Where the T1 is a replacement for your existing mirror, the WolfBox straps onto it, which at least lets you take it off if it fails. WolfBox says they've addressed overheating, which is a common issue with high-resolution in-car screens, the interface, firmware, and a new Sony front sensor. The package includes a 32GB MicroSD card, which must be formatted to FAT32 before use, and WolfBox recommends upgrading to a 64GB card. You will have to run cabling through the tailgate to connect the rear unit and wire it into the reverse lamps for an auto-on function. An additional free hardwire kit is available on request to free up a 12V port. The WolfBox backup camera has a good 84% positive rating from over 600 reviews.

WolfBox Warranty and Customer Service

WolfBox offers a 30-day no-questions money-back guarantee and a one-year limited warranty, with free additional installation accessories available on request. There is a local Colorado phone number buried on the site, but we're not sure how much support would be available through it. The company has a good reputation for responding to email and web form requests. User manuals and firmware updates are also available. An FAQ section on the site is blank.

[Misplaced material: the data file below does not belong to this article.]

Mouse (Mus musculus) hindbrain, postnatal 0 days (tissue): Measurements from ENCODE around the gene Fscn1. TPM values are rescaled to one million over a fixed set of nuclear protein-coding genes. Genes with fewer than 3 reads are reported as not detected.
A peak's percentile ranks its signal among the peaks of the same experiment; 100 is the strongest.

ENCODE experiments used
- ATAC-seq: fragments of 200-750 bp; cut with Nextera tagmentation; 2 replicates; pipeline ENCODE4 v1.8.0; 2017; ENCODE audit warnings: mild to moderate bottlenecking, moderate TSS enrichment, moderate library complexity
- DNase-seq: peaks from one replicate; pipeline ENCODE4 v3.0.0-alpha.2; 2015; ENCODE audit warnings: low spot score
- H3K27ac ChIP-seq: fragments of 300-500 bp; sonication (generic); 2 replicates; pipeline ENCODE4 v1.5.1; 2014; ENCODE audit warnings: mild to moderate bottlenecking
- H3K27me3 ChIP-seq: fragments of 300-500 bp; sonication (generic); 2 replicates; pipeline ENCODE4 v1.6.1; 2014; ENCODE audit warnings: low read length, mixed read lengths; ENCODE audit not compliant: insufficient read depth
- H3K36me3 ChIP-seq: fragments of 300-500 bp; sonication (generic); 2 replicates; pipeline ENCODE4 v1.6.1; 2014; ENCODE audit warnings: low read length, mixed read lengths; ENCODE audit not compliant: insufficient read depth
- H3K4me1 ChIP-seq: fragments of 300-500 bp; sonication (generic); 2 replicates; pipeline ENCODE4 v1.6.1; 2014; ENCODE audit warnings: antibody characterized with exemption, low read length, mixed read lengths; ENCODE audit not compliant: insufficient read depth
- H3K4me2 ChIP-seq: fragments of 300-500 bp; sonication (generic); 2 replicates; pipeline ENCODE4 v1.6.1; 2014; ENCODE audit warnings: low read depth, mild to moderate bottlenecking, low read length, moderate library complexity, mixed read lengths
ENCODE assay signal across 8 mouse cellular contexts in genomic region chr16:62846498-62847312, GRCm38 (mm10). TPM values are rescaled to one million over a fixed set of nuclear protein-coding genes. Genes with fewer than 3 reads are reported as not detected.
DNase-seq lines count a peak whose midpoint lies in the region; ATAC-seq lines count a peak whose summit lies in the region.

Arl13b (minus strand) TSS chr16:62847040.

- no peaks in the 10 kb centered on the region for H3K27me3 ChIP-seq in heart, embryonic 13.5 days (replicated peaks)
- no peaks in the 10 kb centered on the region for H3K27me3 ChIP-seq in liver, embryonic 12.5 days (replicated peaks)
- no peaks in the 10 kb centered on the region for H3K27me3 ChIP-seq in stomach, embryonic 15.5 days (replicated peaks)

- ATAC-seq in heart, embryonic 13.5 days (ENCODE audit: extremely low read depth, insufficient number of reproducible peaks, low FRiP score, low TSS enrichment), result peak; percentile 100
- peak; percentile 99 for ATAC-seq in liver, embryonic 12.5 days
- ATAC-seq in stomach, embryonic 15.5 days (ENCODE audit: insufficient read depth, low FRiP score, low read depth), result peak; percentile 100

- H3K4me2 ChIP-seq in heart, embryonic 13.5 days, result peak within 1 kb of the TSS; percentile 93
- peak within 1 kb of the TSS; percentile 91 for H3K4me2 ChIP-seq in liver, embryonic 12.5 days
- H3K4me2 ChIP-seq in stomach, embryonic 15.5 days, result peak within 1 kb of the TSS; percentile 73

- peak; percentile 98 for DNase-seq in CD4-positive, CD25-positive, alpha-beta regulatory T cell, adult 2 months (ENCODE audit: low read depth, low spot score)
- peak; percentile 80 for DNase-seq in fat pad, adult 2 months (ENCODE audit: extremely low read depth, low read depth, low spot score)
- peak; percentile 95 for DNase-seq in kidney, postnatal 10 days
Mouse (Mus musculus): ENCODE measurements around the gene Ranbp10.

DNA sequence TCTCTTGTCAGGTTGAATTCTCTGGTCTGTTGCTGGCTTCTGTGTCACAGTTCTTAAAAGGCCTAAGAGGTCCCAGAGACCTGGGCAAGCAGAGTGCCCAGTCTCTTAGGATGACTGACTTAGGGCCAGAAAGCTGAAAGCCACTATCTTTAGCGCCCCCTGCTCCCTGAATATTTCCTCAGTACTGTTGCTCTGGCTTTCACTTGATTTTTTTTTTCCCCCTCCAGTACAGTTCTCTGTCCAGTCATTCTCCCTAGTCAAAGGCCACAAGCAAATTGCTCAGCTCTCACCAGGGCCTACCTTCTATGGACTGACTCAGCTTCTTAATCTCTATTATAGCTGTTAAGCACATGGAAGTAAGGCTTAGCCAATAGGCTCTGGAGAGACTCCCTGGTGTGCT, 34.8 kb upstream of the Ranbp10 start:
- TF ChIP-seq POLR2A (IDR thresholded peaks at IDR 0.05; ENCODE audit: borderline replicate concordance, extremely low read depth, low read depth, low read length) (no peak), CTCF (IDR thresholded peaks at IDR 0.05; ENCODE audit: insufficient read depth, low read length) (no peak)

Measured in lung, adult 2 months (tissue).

Screen Resolution 1440p
Viewing Angle 170°
Screen Size 11.8 inches
Wireless No
Touch Screen No
Minimum Light Required Not specified


Huge screen, high resolution cameras, built-in front dashcam, original mirror stays up


Lots of wiring, screen can be distracting, lots of weight on your mirror

Introduced early in 2021, the TW1 features a dash-mountable five-inch 720p monitor and a rechargeable, wireless license plate camera that you can convert to solar power. It has a relatively narrow 115° field of view but mounts with double-sided tape and can be positioned almost anywhere. An available solar module reduces but does not eliminate the need for USB camera charging.

When connected to a standard 12V lighter outlet, the system turns on automatically when you start the car, then stays on for 45, 60, or 90 seconds, depending on your setting. That's not very long, and if the car is already running, you'll need to turn the camera on manually. There's a button on the charger, which makes that easier. The display shows reverse guides and has clicky buttons on the left side to access the menu and functions, which might be a reach from the driver's seat, depending on where it's mounted. Unless you have a portable battery bank that you want to leave attached to the back of your car for a few hours, you'll need to detach the camera and bring it inside for USB charging. It uses a single 18650 lithium-ion battery, and AUTO-VOX says it isn't removable or replaceable, but if it were ours and it died outside of warranty, we'd spring for a new $10 battery and give it a shot. The TW1 has a good 84% positive rating from over 800 reviews.

AUTO-VOX Warranty and Customer Service